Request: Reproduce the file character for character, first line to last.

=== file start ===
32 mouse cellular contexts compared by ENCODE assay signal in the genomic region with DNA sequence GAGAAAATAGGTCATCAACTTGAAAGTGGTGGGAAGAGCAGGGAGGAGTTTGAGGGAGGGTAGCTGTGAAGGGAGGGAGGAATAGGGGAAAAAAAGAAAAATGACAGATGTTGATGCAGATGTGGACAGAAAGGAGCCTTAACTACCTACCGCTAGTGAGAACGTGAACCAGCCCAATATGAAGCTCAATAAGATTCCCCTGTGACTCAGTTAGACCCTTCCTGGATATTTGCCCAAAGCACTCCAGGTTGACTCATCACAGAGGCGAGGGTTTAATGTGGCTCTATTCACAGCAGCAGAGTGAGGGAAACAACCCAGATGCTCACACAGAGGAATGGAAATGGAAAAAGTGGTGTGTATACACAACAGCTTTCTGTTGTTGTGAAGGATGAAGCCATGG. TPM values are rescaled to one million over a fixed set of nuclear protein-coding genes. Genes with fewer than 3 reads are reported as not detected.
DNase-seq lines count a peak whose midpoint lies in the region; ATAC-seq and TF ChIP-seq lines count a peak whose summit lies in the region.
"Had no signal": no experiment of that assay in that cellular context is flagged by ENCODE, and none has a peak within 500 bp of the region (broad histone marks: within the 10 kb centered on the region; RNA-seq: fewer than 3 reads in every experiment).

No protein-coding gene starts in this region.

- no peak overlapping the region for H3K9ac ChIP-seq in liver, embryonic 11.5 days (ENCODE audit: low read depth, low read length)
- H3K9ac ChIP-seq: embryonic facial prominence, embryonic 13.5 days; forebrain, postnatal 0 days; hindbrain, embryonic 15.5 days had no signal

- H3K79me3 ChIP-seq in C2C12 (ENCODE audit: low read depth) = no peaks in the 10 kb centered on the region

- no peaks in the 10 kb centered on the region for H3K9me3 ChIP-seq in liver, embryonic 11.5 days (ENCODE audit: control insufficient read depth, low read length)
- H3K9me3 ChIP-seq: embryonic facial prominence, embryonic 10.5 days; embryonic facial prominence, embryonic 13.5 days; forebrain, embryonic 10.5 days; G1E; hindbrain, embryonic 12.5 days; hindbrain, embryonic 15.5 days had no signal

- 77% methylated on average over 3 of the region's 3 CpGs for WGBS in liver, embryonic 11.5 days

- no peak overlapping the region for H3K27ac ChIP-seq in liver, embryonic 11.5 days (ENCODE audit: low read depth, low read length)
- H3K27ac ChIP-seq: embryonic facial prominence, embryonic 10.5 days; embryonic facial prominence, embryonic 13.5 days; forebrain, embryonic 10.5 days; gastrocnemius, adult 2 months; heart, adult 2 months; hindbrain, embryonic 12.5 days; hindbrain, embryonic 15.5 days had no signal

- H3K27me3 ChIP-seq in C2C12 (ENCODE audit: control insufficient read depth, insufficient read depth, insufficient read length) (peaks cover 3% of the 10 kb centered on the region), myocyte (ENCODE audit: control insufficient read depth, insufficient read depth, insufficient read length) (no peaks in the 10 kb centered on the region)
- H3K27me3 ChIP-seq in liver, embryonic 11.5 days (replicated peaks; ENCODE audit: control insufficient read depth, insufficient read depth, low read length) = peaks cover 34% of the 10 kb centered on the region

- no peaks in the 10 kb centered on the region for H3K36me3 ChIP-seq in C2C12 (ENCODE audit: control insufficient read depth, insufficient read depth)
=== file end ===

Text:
32 mouse cellular contexts compared by ENCODE assay signal in the genomic region with DNA sequence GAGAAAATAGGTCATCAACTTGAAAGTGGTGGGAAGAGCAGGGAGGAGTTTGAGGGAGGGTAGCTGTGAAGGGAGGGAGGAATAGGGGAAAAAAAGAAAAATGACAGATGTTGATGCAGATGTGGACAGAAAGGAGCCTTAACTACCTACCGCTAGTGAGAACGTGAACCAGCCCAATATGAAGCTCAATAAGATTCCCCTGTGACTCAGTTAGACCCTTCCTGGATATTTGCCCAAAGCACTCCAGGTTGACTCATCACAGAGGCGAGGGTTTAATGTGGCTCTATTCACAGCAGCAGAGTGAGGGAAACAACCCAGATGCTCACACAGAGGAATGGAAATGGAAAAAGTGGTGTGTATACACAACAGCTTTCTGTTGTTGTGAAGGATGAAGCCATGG. TPM values are rescaled to one million over a fixed set of nuclear protein-coding genes. Genes with fewer than 3 reads are reported as not detected.
DNase-seq lines count a peak whose midpoint lies in the region; ATAC-seq and TF ChIP-seq lines count a peak whose summit lies in the region.
"Had no signal": no experiment of that assay in that cellular context is flagged by ENCODE, and none has a peak within 500 bp of the region (broad histone marks: within the 10 kb centered on the region; RNA-seq: fewer than 3 reads in every experiment).

No protein-coding gene starts in this region.

- no peak overlapping the region for H3K9ac ChIP-seq in liver, embryonic 11.5 days (ENCODE audit: low read depth, low read length)
- H3K9ac ChIP-seq: embryonic facial prominence, embryonic 13.5 days; forebrain, postnatal 0 days; hindbrain, embryonic 15.5 days had no signal

- H3K79me3 ChIP-seq in C2C12 (ENCODE audit: low read depth) = no peaks in the 10 kb centered on the region

- no peaks in the 10 kb centered on the region for H3K9me3 ChIP-seq in liver, embryonic 11.5 days (ENCODE audit: control insufficient read depth, low read length)
- H3K9me3 ChIP-seq: embryonic facial prominence, embryonic 10.5 days; embryonic facial prominence, embryonic 13.5 days; forebrain, embryonic 10.5 days; G1E; hindbrain, embryonic 12.5 days; hindbrain, embryonic 15.5 days had no signal

- 77% methylated on average over 3 of the region's 3 CpGs for WGBS in liver, embryonic 11.5 days

- no peak overlapping the region for H3K27ac ChIP-seq in liver, embryonic 11.5 days (ENCODE audit: low read depth, low read length)
- H3K27ac ChIP-seq: embryonic facial prominence, embryonic 10.5 days; embryonic facial prominence, embryonic 13.5 days; forebrain, embryonic 10.5 days; gastrocnemius, adult 2 months; heart, adult 2 months; hindbrain, embryonic 12.5 days; hindbrain, embryonic 15.5 days had no signal

- H3K27me3 ChIP-seq in C2C12 (ENCODE audit: control insufficient read depth, insufficient read depth, insufficient read length) (peaks cover 3% of the 10 kb centered on the region), myocyte (ENCODE audit: control insufficient read depth, insufficient read depth, insufficient read length) (no peaks in the 10 kb centered on the region)
- H3K27me3 ChIP-seq in liver, embryonic 11.5 days (replicated peaks; ENCODE audit: control insufficient read depth, insufficient read depth, low read length) = peaks cover 34% of the 10 kb centered on the region

- no peaks in the 10 kb centered on the region for H3K36me3 ChIP-seq in C2C12 (ENCODE audit: control insufficient read depth, insufficient read depth)